From Library Journal
In this blend of literary study and psychology, Ludwig (psychiatry, Kentucky Coll. of Medicine) delves into the idea of how we can gain insight into our own selves through the reading of biographies. He interviewed 21 well-known biographers, including David McCullough (Harry Truman), Arnold Rampersad (Langston Hughes), Leon Edel (Henry James), Diane Middlebrook (Anne Sexton), and Hollywood biographer Donald Spoto. The biographers describe how they labored to give structure to their subject's lives even when they had to deal with myriad conflicting points of view. Using the biographer's input and his own observations, Ludwig takes the reader through the process of how such forces as personal experiences, culture, and family all work to make us who we are. Those interested in the lives of the famous and all readers of psychology will find this book well worth reading.?Ronald Ratliff, Chapman H.S. Lib., Kan.
Copyright 1997 Reed Business Information, Inc.
From Kirkus Reviews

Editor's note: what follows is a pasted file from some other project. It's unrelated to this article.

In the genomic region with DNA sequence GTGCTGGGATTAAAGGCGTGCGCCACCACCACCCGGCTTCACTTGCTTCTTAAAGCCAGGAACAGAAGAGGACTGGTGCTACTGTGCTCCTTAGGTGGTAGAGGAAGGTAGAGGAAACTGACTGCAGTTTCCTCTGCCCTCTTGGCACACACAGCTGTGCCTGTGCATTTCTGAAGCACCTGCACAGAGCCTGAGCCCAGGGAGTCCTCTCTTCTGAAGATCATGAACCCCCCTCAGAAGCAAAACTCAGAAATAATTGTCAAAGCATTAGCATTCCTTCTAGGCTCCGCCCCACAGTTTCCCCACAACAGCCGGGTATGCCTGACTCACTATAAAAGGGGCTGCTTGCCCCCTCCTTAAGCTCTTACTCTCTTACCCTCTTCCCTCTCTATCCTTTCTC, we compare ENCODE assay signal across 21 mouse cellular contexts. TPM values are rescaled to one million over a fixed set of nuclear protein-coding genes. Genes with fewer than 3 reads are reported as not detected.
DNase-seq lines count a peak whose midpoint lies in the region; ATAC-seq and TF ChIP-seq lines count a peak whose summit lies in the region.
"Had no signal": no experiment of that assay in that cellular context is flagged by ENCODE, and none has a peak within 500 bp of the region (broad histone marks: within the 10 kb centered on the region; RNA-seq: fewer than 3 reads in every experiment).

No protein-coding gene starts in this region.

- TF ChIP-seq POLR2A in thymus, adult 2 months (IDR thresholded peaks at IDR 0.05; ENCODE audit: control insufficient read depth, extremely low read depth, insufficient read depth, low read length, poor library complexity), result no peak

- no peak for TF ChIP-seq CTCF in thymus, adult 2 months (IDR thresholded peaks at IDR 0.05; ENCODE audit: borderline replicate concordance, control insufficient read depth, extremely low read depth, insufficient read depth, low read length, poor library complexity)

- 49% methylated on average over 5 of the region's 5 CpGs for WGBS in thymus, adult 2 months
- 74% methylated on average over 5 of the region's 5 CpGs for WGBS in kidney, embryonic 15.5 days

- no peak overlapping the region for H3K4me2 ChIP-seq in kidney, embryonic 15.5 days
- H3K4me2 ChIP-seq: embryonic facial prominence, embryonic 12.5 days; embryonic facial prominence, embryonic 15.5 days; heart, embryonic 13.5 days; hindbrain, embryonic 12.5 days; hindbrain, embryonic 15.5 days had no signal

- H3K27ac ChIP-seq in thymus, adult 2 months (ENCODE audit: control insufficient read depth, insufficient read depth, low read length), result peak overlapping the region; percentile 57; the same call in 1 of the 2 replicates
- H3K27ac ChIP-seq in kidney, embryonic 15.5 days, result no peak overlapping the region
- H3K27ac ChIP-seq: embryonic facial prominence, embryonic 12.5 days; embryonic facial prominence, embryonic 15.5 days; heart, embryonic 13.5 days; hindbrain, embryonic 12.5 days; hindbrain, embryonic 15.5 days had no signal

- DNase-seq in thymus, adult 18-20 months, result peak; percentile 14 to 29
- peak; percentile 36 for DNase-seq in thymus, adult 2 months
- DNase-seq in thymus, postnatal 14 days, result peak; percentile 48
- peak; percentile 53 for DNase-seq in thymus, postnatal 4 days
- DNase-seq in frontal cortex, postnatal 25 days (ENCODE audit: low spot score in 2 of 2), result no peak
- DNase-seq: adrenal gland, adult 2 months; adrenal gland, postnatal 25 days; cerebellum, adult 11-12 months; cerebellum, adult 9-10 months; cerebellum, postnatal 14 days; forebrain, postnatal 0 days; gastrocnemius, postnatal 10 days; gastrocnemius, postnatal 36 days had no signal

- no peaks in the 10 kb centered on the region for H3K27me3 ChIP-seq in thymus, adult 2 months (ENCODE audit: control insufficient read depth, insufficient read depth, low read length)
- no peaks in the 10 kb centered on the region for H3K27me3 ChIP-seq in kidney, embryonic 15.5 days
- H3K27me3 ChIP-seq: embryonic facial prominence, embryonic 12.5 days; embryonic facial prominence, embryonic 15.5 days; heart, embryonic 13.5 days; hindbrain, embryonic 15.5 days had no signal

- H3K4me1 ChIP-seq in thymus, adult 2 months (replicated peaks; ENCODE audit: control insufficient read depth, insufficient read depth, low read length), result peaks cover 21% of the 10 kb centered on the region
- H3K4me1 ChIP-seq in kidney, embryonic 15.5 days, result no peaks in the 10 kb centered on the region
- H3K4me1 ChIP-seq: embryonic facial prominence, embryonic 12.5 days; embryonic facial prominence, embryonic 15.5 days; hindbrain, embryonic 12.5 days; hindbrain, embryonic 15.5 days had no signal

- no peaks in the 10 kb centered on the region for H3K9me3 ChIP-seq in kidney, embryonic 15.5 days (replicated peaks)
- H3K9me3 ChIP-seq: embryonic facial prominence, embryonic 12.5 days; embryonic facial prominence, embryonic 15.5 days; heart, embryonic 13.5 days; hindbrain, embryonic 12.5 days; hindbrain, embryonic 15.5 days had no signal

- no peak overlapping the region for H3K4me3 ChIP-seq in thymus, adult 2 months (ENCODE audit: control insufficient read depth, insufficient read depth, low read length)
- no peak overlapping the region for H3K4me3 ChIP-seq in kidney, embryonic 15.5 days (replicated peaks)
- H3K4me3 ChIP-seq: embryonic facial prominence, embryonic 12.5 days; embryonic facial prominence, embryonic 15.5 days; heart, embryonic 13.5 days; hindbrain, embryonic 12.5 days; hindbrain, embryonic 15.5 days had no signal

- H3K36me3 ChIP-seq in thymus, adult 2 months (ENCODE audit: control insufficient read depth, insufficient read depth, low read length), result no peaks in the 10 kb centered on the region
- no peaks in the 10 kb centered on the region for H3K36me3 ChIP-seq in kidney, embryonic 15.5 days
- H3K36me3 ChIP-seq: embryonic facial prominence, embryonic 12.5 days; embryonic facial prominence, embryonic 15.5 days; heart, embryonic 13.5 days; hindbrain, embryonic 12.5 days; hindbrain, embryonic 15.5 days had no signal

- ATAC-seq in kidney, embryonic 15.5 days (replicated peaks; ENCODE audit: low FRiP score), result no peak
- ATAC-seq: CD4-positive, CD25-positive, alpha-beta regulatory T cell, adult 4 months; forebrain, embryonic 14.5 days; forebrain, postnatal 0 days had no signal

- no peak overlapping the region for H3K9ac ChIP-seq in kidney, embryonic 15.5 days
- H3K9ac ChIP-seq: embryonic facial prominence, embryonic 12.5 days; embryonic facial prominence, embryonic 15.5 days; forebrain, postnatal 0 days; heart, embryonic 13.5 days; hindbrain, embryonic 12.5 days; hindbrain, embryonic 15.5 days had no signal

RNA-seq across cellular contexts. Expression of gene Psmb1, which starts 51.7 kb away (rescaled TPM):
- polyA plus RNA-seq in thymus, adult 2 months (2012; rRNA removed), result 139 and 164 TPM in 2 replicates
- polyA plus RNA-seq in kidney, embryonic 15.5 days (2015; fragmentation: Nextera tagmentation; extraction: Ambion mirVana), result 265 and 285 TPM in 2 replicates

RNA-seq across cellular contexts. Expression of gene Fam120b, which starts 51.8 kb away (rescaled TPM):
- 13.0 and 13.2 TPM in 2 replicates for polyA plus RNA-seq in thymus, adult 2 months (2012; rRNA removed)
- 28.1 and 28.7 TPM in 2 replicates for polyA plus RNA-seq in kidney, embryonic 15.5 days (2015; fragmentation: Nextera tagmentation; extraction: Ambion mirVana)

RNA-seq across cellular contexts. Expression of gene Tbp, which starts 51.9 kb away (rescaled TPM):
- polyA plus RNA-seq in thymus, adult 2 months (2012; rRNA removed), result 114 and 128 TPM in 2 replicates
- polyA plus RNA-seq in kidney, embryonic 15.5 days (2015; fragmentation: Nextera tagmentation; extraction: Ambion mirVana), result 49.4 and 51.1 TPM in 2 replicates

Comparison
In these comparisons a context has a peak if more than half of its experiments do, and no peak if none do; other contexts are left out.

In ``Leaves of Grass,'' Walt Whitman writes ``Do I contradict myself?/Very well then, I contradict myself;/I am large, I contain multitudes.'' This remarkable work explores the multifaceted, elusive, and ever-evolving phenomenon of each person's self. Ludwig (Psychiatry/Univ. of Kentucky School of Medicine) relies in large part on extensive interviews with such prominent biographers as Leon Edel and Peter Gay to ascertain how they arrive at the ``self'' of such subjects as Henry James and Sigmund Freud. Generally, he finds, they use four sets of data: a person's self- revelations through diaries and letters; the reactions of contemporaries to the figure; the behavior of the subject; and the creative works of the subject. Ludwig soon broadens this to draw on a wonderfully interdisciplinary range of material: A typical passage contains allusions to and citations from Nietzsche, Victor Frankl, and Samuel Beckett. Ludwig delineates a ``self-system'' that is divided into ``I'' and ``me'' subsystems. The ``I'' observes, internally narrates experience, and organizes the rest of the self, while the ``me'' perceives, experiences, and moves about in the interpersonal and sensory worlds. Ludwig delves into what mad and evil individuals reveal about the functioning of self, and how we experiment with creating ``new'' selves that really draw upon latent ``old'' parts of our personalities. He expresses skepticism about the distinction between a ``true'' and a ``false'' self, quoting Gay as observing, ``A facade is part of the self as well.'' Ludwig also provides a brief, quite brilliant exposition and critique of the concept of an ``authentic'' self, noting that it is rooted in a male Victorian ethos and that it has been overshadowed by the more contemporary American notion of self- invention. Ludwig's beautifully written and intellectually provocative book is one of those rare works that offer fresh, profound insights, moving the reader to think probingly about his or her own life and self. -- Copyright ©1997, Kirkus Associates, LP. All rights reserved.